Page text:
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Fighting the opioid crisis with care in the community

Natural beauty and diverse communities give Arizona a rich culture and history. Yet the wide-open spaces and rugged landscapes can also mean serious gaps in access to essential health services and other health challenges that can’t be addressed with a one-size-fits-all solution.

The opioid epidemic, for example, has hit Arizona hard. Opioid overdoses in the state have increased 76 percent since 2013, with more than 5,000 suspected deaths from overdoses reported since 2017.

Inspired by the crisis in its own backyard, Blue Cross Blue Shield of Arizona (BCBSAZ) launched Mobilize AZ in 2018, investing $10 million over three years to support prevention, treatment and recovery. The public health movement embraces individuals, health care professionals, community partners and local organizations, providing information, resources and support. Through the Mobilize AZ grant program BCBSAZ has granted $2.3 million to local organizations across the state to amplify efforts in fighting substance use disorder.

"Our vision in launching Mobilize AZ was to bring together medical professionals, insurers, government and the community to turn the tide against substance misuse,” said Pam Kehaly, president and CEO of BCBSAZ. “We’ve committed to ensuring we’re acting on that by working in collaboration to turn ideas into impact — not just for our members, but for all Arizonans.”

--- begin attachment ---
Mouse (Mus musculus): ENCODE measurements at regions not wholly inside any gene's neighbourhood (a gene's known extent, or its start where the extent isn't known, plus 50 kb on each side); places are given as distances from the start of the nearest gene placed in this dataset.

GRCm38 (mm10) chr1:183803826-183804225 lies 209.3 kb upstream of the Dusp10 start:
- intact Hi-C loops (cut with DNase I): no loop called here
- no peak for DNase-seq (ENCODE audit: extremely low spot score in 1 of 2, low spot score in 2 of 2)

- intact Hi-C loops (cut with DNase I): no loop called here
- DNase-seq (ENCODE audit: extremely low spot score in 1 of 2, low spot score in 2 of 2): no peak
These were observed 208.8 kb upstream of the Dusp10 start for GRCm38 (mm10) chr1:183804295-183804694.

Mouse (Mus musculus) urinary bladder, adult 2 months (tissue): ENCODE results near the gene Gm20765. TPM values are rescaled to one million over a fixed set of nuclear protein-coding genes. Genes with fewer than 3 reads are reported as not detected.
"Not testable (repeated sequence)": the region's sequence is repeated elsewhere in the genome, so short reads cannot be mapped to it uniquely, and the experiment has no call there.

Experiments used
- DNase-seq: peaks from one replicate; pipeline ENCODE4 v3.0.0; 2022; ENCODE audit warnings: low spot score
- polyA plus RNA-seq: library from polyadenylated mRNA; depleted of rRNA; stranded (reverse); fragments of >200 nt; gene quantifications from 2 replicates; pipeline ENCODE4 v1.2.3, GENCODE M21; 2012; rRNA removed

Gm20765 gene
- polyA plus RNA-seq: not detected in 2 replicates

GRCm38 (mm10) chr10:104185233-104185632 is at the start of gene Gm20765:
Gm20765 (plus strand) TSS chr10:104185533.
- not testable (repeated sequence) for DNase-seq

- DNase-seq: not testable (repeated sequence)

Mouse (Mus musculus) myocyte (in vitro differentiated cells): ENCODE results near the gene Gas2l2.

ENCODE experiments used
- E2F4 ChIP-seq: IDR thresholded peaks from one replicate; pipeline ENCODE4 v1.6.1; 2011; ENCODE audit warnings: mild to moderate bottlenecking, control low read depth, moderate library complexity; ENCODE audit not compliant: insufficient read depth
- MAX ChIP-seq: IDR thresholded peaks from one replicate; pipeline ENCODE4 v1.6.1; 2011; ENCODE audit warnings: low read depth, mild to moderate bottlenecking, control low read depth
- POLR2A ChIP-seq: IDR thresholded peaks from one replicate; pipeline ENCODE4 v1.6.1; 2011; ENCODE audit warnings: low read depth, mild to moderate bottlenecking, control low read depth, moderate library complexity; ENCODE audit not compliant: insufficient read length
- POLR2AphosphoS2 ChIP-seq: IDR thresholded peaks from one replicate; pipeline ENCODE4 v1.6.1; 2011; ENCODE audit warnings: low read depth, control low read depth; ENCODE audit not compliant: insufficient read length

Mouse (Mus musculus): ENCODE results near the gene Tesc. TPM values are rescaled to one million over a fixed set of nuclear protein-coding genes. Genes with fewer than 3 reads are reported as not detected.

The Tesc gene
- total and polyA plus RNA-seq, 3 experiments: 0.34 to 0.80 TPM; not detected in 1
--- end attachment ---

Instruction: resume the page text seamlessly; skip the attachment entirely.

Increasing access and building capacity 

By joining forces with other organizations, public and private, Mobilize AZ is able to do more than what any one organization could alone. For example, Mobilize AZ, in partnership with the Crisis Response Network and its subsidiary, Centerpoint for Hope, launched a mobile medication assisted treatment (MAT) clinic in April 2019. The free clinic travels statewide, visiting both urban and rural areas to bring resources to people struggling with opioid and substance misuse.

The mobile clinic provides a variety of services to deliver individualized support, promote recovery and reduce overdoses. Visitors can receive education, harm reduction support (e.g., Naloxone, fentanyl test kits), screenings for Hepatitis C or HIV, peer support and a transfer to a local provider for MAT.

What BCBSAZ is finding is that going beyond traditional brick-and-mortar treatment settings—meeting people where they are—is increasing access. Through Mobilize AZ, the company has also built capacity for MAT prescribing, a proven modality in treating opioid use disorder, in the state.

Through a Mobilize AZ statewide incentive campaign, Arizona gained 618 newly MAT-certified providers. Each can prescribe for 30 patients in the first year, which opened 18,540 more treatment spots.

Mobilize AZ is now working on several fronts to connect providers with education, resources, tools and support as a way to dispel stigma, overcome objections and increase MAT prescribing.

Addressing additional concerns to inspire health

While initially launched to fight the opioid epidemic, Mobilize AZ quickly expanded its focus to address diabetes and mental health, both of which were identified as health priorities in the 2019 Arizona State Health Assessment.

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